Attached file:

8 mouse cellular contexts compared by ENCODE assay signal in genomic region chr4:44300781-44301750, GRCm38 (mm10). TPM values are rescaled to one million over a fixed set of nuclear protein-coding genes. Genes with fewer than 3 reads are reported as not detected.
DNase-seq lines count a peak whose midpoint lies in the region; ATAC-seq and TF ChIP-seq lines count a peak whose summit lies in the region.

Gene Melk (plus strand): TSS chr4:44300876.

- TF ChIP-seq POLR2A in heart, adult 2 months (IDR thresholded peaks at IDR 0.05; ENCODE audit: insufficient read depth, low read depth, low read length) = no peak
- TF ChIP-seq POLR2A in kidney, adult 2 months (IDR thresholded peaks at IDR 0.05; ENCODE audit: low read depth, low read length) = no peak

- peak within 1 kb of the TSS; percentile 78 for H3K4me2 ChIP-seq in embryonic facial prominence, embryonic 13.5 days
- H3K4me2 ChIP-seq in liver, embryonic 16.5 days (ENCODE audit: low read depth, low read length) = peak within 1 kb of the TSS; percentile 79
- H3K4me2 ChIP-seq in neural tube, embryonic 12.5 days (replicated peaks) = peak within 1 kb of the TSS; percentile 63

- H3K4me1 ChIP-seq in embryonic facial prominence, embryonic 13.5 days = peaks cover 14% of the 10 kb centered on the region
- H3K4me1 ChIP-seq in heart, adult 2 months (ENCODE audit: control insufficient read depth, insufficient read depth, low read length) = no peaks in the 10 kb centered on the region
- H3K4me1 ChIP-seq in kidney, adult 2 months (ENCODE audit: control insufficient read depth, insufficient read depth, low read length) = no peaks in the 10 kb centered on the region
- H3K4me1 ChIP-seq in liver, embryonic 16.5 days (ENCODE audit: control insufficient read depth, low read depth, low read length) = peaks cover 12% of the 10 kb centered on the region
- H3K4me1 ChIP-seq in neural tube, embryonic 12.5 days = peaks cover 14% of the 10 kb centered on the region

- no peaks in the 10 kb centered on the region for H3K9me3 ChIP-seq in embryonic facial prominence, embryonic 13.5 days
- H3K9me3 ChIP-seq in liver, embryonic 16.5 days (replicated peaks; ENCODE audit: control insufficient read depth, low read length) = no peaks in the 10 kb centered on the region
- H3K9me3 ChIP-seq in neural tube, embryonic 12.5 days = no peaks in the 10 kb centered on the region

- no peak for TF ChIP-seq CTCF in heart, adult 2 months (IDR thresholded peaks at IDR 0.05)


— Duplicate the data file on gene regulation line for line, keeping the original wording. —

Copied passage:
8 mouse cellular contexts compared by ENCODE assay signal in genomic region chr4:44300781-44301750, GRCm38 (mm10). TPM values are rescaled to one million over a fixed set of nuclear protein-coding genes. Genes with fewer than 3 reads are reported as not detected.
DNase-seq lines count a peak whose midpoint lies in the region; ATAC-seq and TF ChIP-seq lines count a peak whose summit lies in the region.

Gene Melk (plus strand): TSS chr4:44300876.

- TF ChIP-seq POLR2A in heart, adult 2 months (IDR thresholded peaks at IDR 0.05; ENCODE audit: insufficient read depth, low read depth, low read length) = no peak
- TF ChIP-seq POLR2A in kidney, adult 2 months (IDR thresholded peaks at IDR 0.05; ENCODE audit: low read depth, low read length) = no peak

- peak within 1 kb of the TSS; percentile 78 for H3K4me2 ChIP-seq in embryonic facial prominence, embryonic 13.5 days
- H3K4me2 ChIP-seq in liver, embryonic 16.5 days (ENCODE audit: low read depth, low read length) = peak within 1 kb of the TSS; percentile 79
- H3K4me2 ChIP-seq in neural tube, embryonic 12.5 days (replicated peaks) = peak within 1 kb of the TSS; percentile 63

- H3K4me1 ChIP-seq in embryonic facial prominence, embryonic 13.5 days = peaks cover 14% of the 10 kb centered on the region
- H3K4me1 ChIP-seq in heart, adult 2 months (ENCODE audit: control insufficient read depth, insufficient read depth, low read length) = no peaks in the 10 kb centered on the region
- H3K4me1 ChIP-seq in kidney, adult 2 months (ENCODE audit: control insufficient read depth, insufficient read depth, low read length) = no peaks in the 10 kb centered on the region
- H3K4me1 ChIP-seq in liver, embryonic 16.5 days (ENCODE audit: control insufficient read depth, low read depth, low read length) = peaks cover 12% of the 10 kb centered on the region
- H3K4me1 ChIP-seq in neural tube, embryonic 12.5 days = peaks cover 14% of the 10 kb centered on the region

- no peaks in the 10 kb centered on the region for H3K9me3 ChIP-seq in embryonic facial prominence, embryonic 13.5 days
- H3K9me3 ChIP-seq in liver, embryonic 16.5 days (replicated peaks; ENCODE audit: control insufficient read depth, low read length) = no peaks in the 10 kb centered on the region
- H3K9me3 ChIP-seq in neural tube, embryonic 12.5 days = no peaks in the 10 kb centered on the region

- no peak for TF ChIP-seq CTCF in heart, adult 2 months (IDR thresholded peaks at IDR 0.05)